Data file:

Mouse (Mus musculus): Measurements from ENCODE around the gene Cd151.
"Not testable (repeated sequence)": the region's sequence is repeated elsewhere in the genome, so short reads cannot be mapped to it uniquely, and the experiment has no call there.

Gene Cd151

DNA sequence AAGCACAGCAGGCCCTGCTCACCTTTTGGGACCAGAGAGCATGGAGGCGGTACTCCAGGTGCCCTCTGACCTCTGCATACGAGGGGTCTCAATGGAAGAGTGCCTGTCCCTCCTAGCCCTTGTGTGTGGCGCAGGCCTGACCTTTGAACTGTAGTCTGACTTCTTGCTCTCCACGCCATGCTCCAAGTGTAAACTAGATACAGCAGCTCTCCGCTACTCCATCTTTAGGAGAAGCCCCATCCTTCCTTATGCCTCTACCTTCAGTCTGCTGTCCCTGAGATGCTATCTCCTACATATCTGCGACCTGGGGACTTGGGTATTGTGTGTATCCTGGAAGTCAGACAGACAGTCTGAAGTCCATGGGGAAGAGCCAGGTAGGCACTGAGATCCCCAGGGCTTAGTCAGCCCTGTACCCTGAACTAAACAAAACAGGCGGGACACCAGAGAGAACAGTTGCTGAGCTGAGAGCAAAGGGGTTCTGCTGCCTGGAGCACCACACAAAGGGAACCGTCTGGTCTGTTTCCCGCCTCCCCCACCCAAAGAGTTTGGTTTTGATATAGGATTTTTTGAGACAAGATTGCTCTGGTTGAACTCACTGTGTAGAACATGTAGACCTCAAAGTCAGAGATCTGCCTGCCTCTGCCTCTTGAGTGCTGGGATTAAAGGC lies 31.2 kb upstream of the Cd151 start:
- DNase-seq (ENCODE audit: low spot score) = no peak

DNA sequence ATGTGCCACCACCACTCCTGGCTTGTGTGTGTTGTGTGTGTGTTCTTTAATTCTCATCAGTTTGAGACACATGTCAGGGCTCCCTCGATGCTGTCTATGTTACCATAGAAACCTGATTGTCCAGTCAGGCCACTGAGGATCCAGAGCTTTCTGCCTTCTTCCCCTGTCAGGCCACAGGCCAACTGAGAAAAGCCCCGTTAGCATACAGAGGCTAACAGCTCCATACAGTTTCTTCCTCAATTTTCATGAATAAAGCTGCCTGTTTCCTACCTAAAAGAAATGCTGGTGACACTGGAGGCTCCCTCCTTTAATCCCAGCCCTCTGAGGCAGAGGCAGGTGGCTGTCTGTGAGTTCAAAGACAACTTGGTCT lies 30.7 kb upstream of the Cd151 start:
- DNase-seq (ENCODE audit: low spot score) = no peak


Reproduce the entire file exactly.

Mouse (Mus musculus): Measurements from ENCODE around the gene Cd151.
"Not testable (repeated sequence)": the region's sequence is repeated elsewhere in the genome, so short reads cannot be mapped to it uniquely, and the experiment has no call there.

Gene Cd151

DNA sequence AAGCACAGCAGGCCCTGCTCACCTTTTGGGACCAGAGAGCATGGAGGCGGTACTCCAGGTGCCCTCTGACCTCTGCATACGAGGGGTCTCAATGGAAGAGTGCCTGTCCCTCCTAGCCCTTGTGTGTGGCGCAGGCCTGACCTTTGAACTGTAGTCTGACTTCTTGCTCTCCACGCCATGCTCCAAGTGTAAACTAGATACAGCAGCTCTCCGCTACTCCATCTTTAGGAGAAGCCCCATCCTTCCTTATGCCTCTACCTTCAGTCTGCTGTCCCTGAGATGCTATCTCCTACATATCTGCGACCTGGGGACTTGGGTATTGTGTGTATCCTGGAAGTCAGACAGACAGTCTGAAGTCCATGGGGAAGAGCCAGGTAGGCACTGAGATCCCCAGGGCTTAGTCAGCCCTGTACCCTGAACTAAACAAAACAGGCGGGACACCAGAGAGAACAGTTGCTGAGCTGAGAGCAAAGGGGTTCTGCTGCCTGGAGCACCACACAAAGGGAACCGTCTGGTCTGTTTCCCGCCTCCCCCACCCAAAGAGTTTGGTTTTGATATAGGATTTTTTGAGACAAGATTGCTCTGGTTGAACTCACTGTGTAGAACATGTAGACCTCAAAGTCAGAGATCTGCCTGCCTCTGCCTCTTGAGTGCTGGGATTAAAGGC lies 31.2 kb upstream of the Cd151 start:
- DNase-seq (ENCODE audit: low spot score) = no peak

DNA sequence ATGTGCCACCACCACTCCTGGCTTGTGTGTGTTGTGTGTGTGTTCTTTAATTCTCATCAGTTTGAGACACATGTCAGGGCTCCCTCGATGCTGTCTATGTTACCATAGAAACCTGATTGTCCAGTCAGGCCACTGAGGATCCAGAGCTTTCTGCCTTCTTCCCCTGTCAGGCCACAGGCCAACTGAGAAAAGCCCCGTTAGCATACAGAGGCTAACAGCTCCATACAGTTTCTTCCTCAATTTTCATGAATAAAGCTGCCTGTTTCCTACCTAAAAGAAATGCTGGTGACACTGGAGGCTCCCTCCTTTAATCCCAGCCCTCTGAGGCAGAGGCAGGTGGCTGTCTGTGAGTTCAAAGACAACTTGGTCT lies 30.7 kb upstream of the Cd151 start:
- DNase-seq (ENCODE audit: low spot score) = no peak